William A. Lewis
William A. Lewis
Hometown: Allentown, PA
Team: Swimming & Diving

William A. Lewis '34
Hometown:
Allentown, PA
Sport:
Swimming & Diving
Year Inducted:
1981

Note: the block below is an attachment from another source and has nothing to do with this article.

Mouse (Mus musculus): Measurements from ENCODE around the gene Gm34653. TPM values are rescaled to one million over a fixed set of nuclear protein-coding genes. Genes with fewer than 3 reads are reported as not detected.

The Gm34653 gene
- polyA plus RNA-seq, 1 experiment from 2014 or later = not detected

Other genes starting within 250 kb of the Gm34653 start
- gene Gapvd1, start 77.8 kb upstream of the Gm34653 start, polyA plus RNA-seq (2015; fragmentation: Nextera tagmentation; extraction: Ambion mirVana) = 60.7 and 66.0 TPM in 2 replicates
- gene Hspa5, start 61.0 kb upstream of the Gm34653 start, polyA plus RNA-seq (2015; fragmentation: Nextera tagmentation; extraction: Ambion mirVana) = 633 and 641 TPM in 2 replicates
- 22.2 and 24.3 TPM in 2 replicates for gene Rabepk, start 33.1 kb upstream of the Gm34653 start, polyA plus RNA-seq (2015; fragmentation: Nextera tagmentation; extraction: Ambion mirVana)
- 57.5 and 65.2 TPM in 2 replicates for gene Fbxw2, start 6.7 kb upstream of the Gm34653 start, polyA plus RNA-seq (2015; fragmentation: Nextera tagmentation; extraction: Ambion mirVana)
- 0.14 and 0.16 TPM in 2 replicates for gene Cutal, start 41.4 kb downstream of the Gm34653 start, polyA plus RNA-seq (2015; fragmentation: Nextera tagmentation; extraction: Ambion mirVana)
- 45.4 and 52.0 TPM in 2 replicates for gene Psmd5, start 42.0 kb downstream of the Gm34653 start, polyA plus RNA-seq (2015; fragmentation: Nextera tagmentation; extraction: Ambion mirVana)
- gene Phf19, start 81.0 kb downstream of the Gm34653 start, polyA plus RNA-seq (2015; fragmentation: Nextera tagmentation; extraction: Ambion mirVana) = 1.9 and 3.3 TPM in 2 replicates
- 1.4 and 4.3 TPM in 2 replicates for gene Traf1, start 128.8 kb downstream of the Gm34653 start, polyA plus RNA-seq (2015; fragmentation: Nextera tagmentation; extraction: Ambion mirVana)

William A. Lewis ’34 won five New England swimming championships, broke myriad Brown and New England records, and was named to the All-American first team as a junior. The native of Allentown, PA., prepared at Haverford School and Culver Military Academy, setting swimming marks at both schools. He captained the 6-2 Cub team of 1930-31 and was a consistent winner in the 50 and 100-freestyle events. In the first meet of his sophomore season, Lewis tied the national record for the 50-free with a flat 24 seconds and broke the Brown mark of 24.3. That same night, he tied the Brown (Davey Jones) and New England record for the 100 with a 54.4. When Brown tied Williams for the New England championship that year, Lewis won the 100 and was second to Swayze of Williams on the judge’s decision in the 50. Bill Lewis had a sensational junior season, setting a pool record for the 50 (24.1) at Harvard, leading Brown to victory in the New Englands, and finishing third nationally in the 100 and fourth in the 50 during the Intercollegiates held at Annapolis. In the New Englands, he took the 50-free in 24.2, the 100 in 53.8 (a new N.E. mark), and then anchored the 200-yard relay team which won in 1:38.1. A year later, the New Englands went down to the final event, the 400 freestyle, which was won in the record-breaking time of 3:43.6 by the Brown unit anchored by Lewis. In twelve individual races against the best Harvard and Yale had to offer, Lewis had six first, five seconds, and a third. On November 24, 1943, Lt William Lewis, USN, was last at sea when his ship, the Lescombe Bay, was sunk by a Japanese torpedo off the Gilbert Islands. “Bill Lewis was one of the best of the long line of greats that Leo Barry turned out on College Hill,” Joe Nutter ’24 wrote in the Bulletin. “He was more than a star on the swimming team. His rollicking spirit, his love of fun, his effervescence, and the stories of his exploits in and out of the pool had become something of a legend in the hallowed precincts of lower Lyman Gym and its adjoining Colgate Hoyt Pool.